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Red tape, revolution, conflict, cronyism – all of these political factors make doing business in the global arena a challenge for even the best prepared companies. The world’s rapidly changing political environment poses significant obstacles, but also great opportunities for today’s business community. Understanding the nexus between politics and business has never been more important. Global Risk Insights provides expert political risk analysis for businesses and investors. Our goal is to help individuals and corporations analyze and understand how global political events are impacting economic & business climates. GRI provides this analysis so our readers can make better informed decisions about their economic activities in every corner of the world. From Washington, DC to Cairo to Beijing, our contributors are global in reach, local in expertise and have experience across the public and private sectors. Our contributors include current and former members of the US intelligence community, the financial sector, NGOs, and the Obama administration. GRI has been widely referenced by leading publications, including The Wall Street Journal, The New Yorker, Business Insider and many more. GRI contributors have been featured speakers at global energy conferences, Reuters Trading Africa forums and the London School of Economics Political Risk Society. We have also produced custom reports, including one for the Kuwaiti Minister of Finance.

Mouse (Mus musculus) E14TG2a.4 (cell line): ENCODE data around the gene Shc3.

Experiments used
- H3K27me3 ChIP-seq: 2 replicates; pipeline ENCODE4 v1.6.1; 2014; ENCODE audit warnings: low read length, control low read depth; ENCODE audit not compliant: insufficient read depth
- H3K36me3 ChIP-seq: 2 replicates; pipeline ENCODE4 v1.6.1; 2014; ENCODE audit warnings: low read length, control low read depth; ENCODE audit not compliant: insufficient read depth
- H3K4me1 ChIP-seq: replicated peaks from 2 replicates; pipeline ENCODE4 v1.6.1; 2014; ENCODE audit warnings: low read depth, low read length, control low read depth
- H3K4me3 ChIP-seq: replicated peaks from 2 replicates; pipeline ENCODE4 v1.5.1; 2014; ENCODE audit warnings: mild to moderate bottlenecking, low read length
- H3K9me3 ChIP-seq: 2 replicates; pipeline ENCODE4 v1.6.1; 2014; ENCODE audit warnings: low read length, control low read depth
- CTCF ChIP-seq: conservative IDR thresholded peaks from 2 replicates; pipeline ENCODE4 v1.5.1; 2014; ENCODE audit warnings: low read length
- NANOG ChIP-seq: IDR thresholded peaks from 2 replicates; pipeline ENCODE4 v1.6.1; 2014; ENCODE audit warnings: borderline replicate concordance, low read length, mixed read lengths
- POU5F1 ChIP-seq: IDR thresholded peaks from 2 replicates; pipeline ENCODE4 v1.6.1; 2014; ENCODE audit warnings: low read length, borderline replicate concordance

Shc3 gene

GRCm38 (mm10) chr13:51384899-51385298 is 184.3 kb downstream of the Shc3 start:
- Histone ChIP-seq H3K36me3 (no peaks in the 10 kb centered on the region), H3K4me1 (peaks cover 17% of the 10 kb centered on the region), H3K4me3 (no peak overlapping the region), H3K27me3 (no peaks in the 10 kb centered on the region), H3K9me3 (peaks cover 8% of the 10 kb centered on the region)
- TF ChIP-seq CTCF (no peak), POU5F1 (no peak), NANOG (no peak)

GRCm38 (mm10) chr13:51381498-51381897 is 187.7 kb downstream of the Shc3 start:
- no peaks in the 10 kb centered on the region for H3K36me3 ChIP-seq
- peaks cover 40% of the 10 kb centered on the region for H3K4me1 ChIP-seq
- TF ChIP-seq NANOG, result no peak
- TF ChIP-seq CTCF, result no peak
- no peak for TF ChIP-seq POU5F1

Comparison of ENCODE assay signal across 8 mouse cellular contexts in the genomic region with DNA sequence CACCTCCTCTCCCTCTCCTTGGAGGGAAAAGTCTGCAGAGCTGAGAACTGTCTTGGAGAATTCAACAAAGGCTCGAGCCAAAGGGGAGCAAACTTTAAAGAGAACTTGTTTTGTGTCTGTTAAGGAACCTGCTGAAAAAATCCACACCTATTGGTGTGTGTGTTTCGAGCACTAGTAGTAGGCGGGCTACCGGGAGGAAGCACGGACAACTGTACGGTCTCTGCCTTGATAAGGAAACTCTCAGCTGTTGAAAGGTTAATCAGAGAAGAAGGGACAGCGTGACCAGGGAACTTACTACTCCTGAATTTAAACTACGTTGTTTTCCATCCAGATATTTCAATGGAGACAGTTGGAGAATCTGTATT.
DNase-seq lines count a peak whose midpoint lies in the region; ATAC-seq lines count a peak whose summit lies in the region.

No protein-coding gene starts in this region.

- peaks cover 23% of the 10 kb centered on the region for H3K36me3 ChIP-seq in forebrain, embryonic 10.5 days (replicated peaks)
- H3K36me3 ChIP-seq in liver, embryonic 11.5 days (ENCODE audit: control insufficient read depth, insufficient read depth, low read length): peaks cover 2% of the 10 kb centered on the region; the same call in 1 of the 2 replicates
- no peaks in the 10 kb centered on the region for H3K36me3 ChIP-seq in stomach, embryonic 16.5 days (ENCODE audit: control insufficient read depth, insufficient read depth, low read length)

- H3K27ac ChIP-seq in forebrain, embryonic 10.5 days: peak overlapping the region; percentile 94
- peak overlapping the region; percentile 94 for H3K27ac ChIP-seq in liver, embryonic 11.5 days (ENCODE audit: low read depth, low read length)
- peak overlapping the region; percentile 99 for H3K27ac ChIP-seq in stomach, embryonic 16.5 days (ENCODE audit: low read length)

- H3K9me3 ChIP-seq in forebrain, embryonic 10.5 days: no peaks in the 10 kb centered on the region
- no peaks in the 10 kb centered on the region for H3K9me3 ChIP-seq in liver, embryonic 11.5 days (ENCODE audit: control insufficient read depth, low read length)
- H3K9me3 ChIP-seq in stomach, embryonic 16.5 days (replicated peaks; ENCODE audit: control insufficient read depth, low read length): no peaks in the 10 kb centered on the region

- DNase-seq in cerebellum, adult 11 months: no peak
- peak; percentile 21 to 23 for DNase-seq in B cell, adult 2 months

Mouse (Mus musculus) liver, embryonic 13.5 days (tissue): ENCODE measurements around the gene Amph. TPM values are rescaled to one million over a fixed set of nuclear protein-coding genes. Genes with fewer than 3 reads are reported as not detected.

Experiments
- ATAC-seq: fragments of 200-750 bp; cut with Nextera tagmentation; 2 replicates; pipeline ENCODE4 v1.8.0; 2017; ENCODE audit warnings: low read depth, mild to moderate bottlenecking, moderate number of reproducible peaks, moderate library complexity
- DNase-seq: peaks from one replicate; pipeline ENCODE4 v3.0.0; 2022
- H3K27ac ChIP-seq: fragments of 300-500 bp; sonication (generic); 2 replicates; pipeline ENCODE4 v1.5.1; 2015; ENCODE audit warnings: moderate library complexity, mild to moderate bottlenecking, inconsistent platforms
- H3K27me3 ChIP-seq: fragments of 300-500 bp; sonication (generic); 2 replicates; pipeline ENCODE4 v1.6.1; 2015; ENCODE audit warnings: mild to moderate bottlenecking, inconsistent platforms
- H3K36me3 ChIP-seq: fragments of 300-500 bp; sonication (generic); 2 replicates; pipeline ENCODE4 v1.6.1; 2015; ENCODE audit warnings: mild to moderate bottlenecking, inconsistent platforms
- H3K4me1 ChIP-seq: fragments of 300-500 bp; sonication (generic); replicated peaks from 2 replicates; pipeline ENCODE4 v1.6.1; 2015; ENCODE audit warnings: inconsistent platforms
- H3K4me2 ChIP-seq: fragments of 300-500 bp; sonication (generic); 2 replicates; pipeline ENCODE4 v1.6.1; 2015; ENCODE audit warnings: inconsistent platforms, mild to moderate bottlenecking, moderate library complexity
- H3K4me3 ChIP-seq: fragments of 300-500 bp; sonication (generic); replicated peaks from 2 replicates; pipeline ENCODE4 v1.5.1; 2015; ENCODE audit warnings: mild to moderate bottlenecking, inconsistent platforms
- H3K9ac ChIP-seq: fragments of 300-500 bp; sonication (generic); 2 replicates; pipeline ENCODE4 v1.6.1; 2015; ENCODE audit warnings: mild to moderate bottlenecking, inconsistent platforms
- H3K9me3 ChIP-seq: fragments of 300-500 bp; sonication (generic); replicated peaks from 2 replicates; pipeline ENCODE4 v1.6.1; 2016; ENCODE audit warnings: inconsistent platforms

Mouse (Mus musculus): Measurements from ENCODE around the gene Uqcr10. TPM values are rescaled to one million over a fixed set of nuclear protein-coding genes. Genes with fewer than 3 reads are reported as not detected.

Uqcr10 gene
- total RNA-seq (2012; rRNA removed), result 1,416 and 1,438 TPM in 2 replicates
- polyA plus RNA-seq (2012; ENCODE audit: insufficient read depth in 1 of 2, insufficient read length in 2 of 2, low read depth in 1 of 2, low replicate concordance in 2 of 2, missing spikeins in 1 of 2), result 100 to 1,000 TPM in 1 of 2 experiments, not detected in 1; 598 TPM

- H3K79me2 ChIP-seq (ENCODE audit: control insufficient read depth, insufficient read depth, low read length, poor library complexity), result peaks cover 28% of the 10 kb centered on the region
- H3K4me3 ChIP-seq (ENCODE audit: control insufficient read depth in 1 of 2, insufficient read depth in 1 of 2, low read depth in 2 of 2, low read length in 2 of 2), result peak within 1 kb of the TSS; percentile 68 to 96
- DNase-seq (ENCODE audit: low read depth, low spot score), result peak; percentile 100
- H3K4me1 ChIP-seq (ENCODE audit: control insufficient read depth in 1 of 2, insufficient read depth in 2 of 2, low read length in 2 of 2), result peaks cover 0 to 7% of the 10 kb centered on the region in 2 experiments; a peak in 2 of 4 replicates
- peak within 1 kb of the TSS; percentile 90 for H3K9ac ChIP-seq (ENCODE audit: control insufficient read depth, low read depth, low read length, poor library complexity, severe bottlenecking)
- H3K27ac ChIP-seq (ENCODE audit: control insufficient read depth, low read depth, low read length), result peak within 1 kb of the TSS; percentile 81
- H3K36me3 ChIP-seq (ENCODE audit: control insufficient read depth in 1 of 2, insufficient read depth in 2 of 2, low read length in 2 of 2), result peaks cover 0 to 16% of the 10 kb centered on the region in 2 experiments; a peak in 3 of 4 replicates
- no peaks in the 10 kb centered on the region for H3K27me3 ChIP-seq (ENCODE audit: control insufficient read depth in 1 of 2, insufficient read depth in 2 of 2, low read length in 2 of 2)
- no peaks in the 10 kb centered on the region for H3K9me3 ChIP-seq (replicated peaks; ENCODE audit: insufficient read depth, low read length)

Amid Falling Production, Latin American Oil is Caught in the Doldrums

Amid falling production, Latin American oil is caught in the doldrums

By Sjoerd ten Wolde

Latin America’s oil industries, long seen as a relatively safe investment, are now caught in a squeeze between low oil prices, intra-hemisphere competition, corruption scandals, and increasingly vocal local communities. Despite a recent surge in production in some countries, all major producers are struggling to get more oil out of the ground.

Over the past decade, small oil producers like Colombia and Brazil have been circling like sharks around Venezuela and Mexico, Latin America’s two prime producers, where production has steadily fallen.

In the case of Colombia, streamlined regulations attracted investors, while Brazil betted heavily on its offshore industry and the promise of pre-salt layers. Compensation by smaller producers partially offset the decline in Latin American oil production, but extraction still fell from almost 11 million barrels per day in 2004 to 10.2 million barrels per day in 2013. Other minor producers such as Peru and Argentina had largely stagnant or slightly falling production.

The democratic dilemma